Search

Hey Cosmo, you’re gonna die…

One of my favorite scenes from the movie “Moonstruck” https://youtu.be/kBWxqcvH7Dk


I had a woman ask me recently upon finding out that I have cancer “Are you terminal?” I asked her “Aren’t we all?” I am an open book and because of this people will ask me questions that they probably wouldn’t ask of most people but the answer to my question is “Yes.” The minute we are born the timer on our lives is set, we just don’t know when the buzzer will go off. In that particular instance the person got flustered and I answered “Oh you mean my prognosis…” It’s okay that I get asked awkward questions, I think it would be better if this part of life or potentially earlier than later death, could be talked about openly instead of in hushed voices like disease is a shameful thing. Our culture in the USA tends to lean towards denial which elevates fear of the certain death that comes for all of us some day. My mom was terrified when she was on her way out of her mortal coil the last month she was alive, her lung cancer taking hold of her and the doctors notifying her that eviction out of her body was certain. I tried to talk to her about dying, she didn’t want to hear it, she didn’t really want to talk about anything substantive, the television was always on, blaring talk shows or murder mysteries. I wanted to help her not to be afraid but the story of my husbands moms quick passing, when they opened the windows and played her favorite music, made my mother insist that her windows and doors be shut even though it was a hot June and it was stifling inside. Fear makes death horrible and it doesn’t have to be. I wasn’t beside my mom when she passed, I had been there earlier that day, her organs were solidifying and she couldn’t eat or drink but she still thought she could keep going, she had a lot of issues but the woman was resilient. My sister called me at home that night “It’s time! You need to come say goodbye.” I replied “She is not to wait for me! You tell her to go now.” My sister did and so my mom took one last breath and died. My mother had been surrounded by loved ones at the time of her death, her will and fear of dying kept her breathing even as her body was shutting down, I feel bad she didn’t pass peacefully but my physical presence wouldn’t have helped and besides, I was a 30 minute drive away and her suffering had gone on long enough.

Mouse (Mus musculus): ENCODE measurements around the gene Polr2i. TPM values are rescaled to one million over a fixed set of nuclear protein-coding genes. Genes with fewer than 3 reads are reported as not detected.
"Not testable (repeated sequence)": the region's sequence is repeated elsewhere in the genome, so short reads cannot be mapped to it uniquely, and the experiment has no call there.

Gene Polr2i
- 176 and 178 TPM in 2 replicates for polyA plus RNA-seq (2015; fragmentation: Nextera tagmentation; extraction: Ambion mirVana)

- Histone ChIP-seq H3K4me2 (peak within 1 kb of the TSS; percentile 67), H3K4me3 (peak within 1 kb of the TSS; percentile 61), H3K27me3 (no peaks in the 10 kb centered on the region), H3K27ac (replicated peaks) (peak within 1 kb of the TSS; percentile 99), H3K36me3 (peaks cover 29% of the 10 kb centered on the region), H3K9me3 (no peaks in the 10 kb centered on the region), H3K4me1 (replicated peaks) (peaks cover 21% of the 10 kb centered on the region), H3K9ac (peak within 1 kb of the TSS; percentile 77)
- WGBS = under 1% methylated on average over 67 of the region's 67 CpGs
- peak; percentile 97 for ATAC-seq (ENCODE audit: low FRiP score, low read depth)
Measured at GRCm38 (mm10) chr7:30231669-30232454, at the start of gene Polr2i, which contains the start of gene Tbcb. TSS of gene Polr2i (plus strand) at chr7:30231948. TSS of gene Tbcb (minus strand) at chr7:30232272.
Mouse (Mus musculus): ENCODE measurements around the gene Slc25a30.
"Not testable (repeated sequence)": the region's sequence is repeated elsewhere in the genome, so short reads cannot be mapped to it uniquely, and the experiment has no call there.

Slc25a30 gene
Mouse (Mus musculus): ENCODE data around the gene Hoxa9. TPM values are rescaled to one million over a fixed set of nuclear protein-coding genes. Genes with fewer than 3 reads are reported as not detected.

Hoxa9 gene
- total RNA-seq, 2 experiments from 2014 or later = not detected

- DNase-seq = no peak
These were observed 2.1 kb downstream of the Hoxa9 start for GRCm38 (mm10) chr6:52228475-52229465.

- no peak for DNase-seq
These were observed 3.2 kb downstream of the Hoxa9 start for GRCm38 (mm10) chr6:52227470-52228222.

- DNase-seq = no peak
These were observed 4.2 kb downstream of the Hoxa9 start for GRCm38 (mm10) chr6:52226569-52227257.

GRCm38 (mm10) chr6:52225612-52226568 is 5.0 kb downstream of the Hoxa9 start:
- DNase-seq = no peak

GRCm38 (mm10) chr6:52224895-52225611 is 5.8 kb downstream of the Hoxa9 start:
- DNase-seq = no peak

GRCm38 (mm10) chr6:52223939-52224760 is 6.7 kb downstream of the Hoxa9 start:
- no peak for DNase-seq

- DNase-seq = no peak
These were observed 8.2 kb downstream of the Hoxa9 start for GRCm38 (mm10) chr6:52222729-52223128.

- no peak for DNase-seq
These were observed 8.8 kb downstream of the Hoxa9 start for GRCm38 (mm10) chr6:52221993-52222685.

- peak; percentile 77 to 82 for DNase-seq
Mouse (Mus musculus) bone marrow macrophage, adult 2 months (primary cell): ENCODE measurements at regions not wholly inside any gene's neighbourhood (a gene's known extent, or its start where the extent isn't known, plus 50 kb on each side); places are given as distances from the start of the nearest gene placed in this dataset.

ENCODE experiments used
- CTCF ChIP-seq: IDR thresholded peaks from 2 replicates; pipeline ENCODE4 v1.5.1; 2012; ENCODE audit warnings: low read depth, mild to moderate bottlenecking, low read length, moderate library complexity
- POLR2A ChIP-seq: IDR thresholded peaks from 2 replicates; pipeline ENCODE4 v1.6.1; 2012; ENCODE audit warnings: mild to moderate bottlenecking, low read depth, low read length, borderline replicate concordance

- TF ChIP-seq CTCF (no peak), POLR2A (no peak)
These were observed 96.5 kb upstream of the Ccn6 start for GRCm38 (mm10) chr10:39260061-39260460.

I understand the fear of death as it is fear of the unknown. I used to really be afraid of dying but I am not really afraid of it anymore, which is a relief, fear of something inevitable like that is burdensome. Personally I believe we never really end but even if we did, how would we know? I have heard that when people are close to dying they will see loved ones who have passed, ask a Hospice nurse, this is really common. My mother-in-law saw her father, she was excited to put on her supposed new dress and get on a train, she was still bedridden in the hospital, this was a few days before she went home to die.


I hope I didn’t bum you out with my death talk, I actually think the subject is really interesting and the more we discuss the subject the less fear there can be for some. As for me, I feel a little further away from my ultimate demise right now, I actually gave someone a massage on Friday and I didn’t die, ha! My energy has been getting better and I am making some plans for our future just in case I am around for longer than I thought I would be. The cancer is still present in my body as of right now but I am trying to usher it out, we will see how this goes. Right now I actually feel pretty awesome and I am going to celebrate that little victory.


Until next time ❤️




51 views3 comments

Recent Posts

See All

There is much to celebrate 3 years (tomorrow officially) after my initial diagnosis! First of all I am still alive and actually thriving right now, a true miracle and gift thanks to the clinical trial